Flashing dreams and epilepsy = bad combination?
October 7, 2005 9:00 AM   Subscribe

If you have epilepsy, do you have an attack if you dream about flashing lights? If not, why not?
posted by Orange Goblin to Health & Fitness (6 answers total)
I don't know, but just to dispell the myth--most people with epilepsy do not have visually-induced seizures (also known as photosensitive epilepsy or reflex seizures, a more general term. Photosensitive epilepsy is most commonly associated with JME, juvenile myoclonic epilepsy.
posted by gramcracker at 9:22 AM on October 7, 2005

I do not know of any scientifically valid way to ascertain the content of a person's dreams, so I cannot even imagine that this question could be answered in any kind of meaningful way.

In fact, I am not sure that experiences that are had in dreaming are similar to experiences that are had in waking. In waking, a patient might have a strobe light placed in front of him. Then, I walk over to the machine and press the 'start' button. The strobe light starts to pulse. The patient experiences time passing; as it does so, the light flashes on and off. Eventually the patient might feel an aura or may go into a seizure. Later, he might have a memory of this event. He might say, "I remember that I was seated and a strobe light was flashing."

However, I am not convinced that a patient in REM sleep, who wakes up and reports a dream that he was strobed by his neurologist, was having a serial experience over time like the one I described above. I think it's just as likely that whatever process happened in REM sleep created the memory or meme that he accessed as the memory of a dream, but did so in a non-serial way, possibly all at once. Whether you agree with me or not, you cannot prove that I am wrong; this is a non-falsifiable hypothesis until someone develops a 'dreamoscope' or some other way to objectively measure things like memories and dream contents.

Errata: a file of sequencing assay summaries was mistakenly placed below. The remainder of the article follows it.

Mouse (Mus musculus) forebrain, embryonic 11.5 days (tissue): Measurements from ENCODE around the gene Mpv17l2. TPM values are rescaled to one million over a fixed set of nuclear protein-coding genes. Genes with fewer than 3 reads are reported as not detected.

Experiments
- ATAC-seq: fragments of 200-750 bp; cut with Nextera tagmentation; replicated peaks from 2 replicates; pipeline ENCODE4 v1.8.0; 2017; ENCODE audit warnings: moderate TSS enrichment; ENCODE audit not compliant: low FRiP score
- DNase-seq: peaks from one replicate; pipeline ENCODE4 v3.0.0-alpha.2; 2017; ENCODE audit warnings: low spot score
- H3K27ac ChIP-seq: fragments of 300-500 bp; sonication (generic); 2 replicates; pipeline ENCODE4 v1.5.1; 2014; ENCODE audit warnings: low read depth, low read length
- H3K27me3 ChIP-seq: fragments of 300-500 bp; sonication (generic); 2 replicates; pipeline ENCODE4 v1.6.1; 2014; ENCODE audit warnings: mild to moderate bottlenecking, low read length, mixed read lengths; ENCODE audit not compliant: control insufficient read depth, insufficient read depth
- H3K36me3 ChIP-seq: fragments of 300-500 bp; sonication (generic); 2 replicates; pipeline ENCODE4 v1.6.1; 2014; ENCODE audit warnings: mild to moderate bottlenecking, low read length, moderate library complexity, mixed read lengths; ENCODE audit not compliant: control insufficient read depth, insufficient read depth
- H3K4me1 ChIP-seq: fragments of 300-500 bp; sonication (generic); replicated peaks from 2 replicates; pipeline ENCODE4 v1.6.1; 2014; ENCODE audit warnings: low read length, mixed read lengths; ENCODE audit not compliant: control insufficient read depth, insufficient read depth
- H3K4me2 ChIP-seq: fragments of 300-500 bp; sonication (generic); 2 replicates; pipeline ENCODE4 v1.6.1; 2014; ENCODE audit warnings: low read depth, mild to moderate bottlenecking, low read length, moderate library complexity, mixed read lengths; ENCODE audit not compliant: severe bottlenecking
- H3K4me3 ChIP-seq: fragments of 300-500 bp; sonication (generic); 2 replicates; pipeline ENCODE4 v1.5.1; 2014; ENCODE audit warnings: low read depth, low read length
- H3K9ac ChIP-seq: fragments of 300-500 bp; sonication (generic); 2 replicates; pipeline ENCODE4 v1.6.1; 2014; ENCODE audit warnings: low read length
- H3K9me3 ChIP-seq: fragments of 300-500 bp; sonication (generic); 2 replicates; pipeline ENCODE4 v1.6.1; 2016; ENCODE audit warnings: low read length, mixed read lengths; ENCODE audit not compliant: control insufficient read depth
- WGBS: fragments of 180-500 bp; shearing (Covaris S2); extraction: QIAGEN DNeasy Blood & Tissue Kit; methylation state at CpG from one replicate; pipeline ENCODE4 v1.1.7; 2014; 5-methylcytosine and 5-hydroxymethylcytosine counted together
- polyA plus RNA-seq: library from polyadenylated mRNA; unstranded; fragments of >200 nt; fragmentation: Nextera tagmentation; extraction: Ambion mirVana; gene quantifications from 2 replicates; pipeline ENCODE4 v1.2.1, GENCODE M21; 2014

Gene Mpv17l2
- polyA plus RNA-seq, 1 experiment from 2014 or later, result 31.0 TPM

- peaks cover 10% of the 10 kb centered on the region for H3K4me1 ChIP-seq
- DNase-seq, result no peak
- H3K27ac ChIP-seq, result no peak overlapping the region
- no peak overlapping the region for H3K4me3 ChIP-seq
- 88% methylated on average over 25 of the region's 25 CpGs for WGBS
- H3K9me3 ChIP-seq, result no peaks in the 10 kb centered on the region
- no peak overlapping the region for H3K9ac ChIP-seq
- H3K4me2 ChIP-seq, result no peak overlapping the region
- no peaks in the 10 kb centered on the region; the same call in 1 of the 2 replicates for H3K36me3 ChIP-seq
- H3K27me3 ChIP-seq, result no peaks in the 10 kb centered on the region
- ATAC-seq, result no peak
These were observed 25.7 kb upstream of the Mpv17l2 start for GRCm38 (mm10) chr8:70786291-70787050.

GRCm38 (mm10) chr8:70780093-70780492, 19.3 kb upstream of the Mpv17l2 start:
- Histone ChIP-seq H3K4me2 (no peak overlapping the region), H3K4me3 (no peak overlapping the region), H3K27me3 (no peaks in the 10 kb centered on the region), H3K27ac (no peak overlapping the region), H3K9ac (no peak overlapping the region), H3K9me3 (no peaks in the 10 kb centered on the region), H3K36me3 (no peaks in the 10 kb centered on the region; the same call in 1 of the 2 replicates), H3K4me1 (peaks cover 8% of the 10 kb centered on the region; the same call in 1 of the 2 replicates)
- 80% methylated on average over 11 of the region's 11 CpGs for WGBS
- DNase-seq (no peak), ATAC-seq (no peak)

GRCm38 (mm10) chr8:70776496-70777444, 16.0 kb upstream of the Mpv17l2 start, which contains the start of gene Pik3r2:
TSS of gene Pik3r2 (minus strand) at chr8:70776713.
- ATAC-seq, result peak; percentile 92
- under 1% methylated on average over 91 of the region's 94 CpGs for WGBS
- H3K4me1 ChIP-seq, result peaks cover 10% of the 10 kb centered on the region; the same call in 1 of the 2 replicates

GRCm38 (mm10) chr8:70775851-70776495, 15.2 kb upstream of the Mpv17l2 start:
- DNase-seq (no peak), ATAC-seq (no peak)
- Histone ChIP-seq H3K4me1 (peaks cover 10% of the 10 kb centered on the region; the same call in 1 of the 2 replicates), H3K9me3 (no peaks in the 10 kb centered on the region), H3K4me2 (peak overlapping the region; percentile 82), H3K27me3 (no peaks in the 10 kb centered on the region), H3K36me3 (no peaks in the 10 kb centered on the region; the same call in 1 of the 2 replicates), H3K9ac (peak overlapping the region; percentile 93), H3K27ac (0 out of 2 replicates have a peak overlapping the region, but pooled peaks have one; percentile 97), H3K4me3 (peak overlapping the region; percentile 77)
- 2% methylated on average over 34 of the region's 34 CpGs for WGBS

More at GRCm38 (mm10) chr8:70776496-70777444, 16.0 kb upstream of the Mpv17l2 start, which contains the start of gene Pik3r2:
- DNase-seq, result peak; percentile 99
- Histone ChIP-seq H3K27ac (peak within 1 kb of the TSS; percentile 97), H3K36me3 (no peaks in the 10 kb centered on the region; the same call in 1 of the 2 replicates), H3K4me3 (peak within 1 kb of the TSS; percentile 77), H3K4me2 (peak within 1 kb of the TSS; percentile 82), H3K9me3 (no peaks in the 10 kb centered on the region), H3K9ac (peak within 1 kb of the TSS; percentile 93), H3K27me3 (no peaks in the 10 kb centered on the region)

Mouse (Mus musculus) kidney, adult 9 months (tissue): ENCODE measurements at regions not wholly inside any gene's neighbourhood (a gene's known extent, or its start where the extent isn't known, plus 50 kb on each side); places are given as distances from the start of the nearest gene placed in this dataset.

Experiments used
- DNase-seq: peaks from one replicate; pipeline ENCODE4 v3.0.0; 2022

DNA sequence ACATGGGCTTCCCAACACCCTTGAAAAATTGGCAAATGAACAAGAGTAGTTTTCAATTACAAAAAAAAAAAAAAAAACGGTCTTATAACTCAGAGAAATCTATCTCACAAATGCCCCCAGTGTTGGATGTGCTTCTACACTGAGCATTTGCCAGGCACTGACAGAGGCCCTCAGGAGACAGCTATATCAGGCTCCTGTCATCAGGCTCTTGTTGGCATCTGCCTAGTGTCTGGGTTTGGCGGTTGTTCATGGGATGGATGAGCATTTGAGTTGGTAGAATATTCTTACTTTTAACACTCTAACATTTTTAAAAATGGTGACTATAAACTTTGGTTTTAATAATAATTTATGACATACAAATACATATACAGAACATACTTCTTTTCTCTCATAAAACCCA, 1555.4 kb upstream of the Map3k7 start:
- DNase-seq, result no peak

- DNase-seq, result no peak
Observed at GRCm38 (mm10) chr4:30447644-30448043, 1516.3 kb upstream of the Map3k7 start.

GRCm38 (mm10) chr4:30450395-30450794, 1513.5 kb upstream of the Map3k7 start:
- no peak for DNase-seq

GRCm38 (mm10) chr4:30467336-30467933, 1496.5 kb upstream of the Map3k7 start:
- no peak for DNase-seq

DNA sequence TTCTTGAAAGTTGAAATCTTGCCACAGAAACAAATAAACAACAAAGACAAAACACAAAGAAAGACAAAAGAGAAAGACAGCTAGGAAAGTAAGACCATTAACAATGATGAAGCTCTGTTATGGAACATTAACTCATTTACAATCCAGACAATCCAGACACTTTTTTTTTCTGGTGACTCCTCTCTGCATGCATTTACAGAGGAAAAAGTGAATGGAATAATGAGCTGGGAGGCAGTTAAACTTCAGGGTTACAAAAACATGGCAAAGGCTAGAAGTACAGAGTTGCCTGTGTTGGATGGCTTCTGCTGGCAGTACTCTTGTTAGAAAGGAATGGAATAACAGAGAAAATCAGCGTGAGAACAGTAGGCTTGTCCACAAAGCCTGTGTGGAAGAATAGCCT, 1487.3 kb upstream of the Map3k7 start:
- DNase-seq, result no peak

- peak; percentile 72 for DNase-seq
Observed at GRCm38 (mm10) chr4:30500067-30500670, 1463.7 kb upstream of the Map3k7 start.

That said: do epileptic seizures arise from REM sleep? Yes, they can.
posted by ikkyu2 at 12:46 PM on October 7, 2005

Thoughts in general aren't really the same as perceptions are they? If I imagine someone's face I will get a jumble of impressions and feelings, not a photo.
posted by lunkfish at 2:57 PM on October 7, 2005

Lunkfish, I do not know, but I don't think so.

We think that these photosensitive epilepsy folks, having perhaps an abnormality already in their level of GABA-ergic cortical inhibition, are susceptible to photic driving in the pyramidal cells of their occipital calcarine cortex (Brodmann area 17, easily distinguished on gross section by the white stripe of Gennari, representing the heavy myelination of the thalamocortical inputs to cortical layer IV of this particular bit of cortex.)

Basically, these cells either are processing first-order visual information or are idling; they tend already to synchronize when idling, first demonstrated by Hans Berger in the 1920s when he recorded a 10 Hz occipital dominant rhythm with his primitive electroencephalograph. When the strobe light produces input that synchronizes with their inherent rhythms, and given a deficit of cortical inhibition, their idle rhythm becomes prominent and increases in amplitude (photic driving) and can spread to other cortical areas, producing loss of consciousness and the typical findings of a generalized seizure.

In some studies, 1 to 1.5% of healthy persons can be susceptible to photic driving; the fraction who will seize with this stimulus is much lower.

During REM sleep, the eyes move around behind the closed lids, and an occipital dominant rhythm is also seen, but it tends to be less well organized than the waking occipital dominant rhythm, and it is almost always 1-2 Hz slower.

These things are very interesting to me and I wish I had a better answer to these sort of questions.
posted by ikkyu2 at 12:03 AM on October 8, 2005


As a physician, let me say this --

Definitely seizures have been induced by flashing lights, strobes and more during wakefulness.

However, it would seem exceedingly unlikely that in REM sleep cannot cause a seizure because of the cortical inhibition via locus ceroleus of the body's motor function. Said another way, a grand mal seizure by definition is likely not to occur during REM. However, it is possible for a petit mal/absence seizure -- but this does not case the phsyical "damage" associated with seizures as there is no associated motor/muscle movements.

Therefore, don't sweat it chap!
posted by bhenry at 7:48 AM on October 8, 2005

The above comment's completely wrong, or at least it would be if it could be parsed.

The subcortical inhibition of normal motor activity during REM sleep has no effect on epileptic brain activity. Also, by the time a seizure generalizes, the findings of REM sleep (including the reduced muscle tone) will no longer be present.

I have recordings of seizures arising out of REM sleep. It's not usual, but it can happen.
posted by ikkyu2 at 8:25 AM on October 8, 2005

« Older What should a slacker wear to a wedding?   |   Bittorrent: Good option for missed TV shows? Newer »
This thread is closed to new comments.